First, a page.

Mortgage payment holidays prove popular in Poland as 500,000 already claim to defer payments

Polish Prime Minister Mateusz Morawiecki has assured the public that Polish banks are strong enough to absorb the costs of the legislation entitling mortgage holders to suspend their repayments for up to eight months until the end of next year

editor: Grzegorz Adamczyk
Source: Twitter@PremierRP

The Polish government’s policy to introduce mortgage payment holidays to help consumers with the cost of living crisis have proven to be very popular in the country, with over 500,000 Polish families already claiming their mortgage payment holiday out of the approximately 2 million entitled to do so.

During a recent press conference, Polish Prime Minister Mateusz Morawiecki pointed to the fact that the government was actively helping borrowers by providing them with the right to suspend their mortgage payments to cope with the higher costs of mortgages caused by the increase in interest rates

He contrasted this with the way the previous liberal administration led by Donald Tusk did nothing to help mortgage holders when mortgage payments rose sharply after the financial crisis in the late 2000s. 

Morawiecki explained that these are usually ordinary families with children who need help after the mortgage interest rate hike caused by increased interest rates. The government was determined to help them and make sure they were not left behind.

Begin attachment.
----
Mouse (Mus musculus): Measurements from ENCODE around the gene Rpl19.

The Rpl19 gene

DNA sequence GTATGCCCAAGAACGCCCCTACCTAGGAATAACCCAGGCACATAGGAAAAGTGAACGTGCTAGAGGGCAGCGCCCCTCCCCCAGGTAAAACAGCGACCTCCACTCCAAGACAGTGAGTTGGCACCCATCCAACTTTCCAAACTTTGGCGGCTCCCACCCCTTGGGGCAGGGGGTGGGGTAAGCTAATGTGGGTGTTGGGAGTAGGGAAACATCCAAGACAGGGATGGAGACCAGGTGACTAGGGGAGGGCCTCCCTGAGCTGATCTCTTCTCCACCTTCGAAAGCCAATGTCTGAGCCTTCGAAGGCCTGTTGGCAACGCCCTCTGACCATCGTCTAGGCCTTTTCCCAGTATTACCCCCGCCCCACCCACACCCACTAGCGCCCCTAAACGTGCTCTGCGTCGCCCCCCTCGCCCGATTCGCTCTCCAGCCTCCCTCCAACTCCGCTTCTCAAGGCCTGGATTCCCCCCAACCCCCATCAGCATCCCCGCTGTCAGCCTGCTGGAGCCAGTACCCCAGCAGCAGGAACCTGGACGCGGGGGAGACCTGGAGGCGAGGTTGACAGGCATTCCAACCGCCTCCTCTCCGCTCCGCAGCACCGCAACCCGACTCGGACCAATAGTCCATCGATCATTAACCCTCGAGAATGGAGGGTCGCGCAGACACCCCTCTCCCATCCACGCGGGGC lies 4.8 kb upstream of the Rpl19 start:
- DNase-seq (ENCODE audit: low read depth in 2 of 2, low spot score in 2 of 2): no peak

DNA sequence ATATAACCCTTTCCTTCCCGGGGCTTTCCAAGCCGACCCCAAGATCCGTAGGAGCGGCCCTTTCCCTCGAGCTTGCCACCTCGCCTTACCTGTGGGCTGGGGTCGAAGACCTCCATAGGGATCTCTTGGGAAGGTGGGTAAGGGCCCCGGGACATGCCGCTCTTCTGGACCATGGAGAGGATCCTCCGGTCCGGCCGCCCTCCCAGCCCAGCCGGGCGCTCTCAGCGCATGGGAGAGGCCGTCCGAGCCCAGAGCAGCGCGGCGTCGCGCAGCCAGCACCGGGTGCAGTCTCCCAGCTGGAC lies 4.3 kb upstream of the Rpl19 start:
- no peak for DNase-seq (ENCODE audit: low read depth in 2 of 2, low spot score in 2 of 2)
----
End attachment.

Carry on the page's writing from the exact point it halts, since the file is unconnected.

Morawiecki denies that the credit holiday scheme will hit banks.

“It is being realized at a time when profitability of the banking sector is high,” said the Polish prime minister. He reassured commentators that the liquidity of the Polish banking sector was sound and that the banks were sufficiently capitalized. 

The mortgage payment holiday scheme began to function on July 29. It allows mortgage holders to suspend their repayments for up to eight months until the end of next year. During a single quarter, repayments can be suspended for a maximum of two months. The scheme is limited to those repaying mortgages denominated in the Polish currency, the złoty (PLN)

According to the prime minister, the cost to the banks over the next two years will be up to 20 billion złoty (€4.2 billion). He said that mortgage holders would not have to face additional documentation that was already provided to the banks in the original mortgage applications to make the system as simple and just as possible. 

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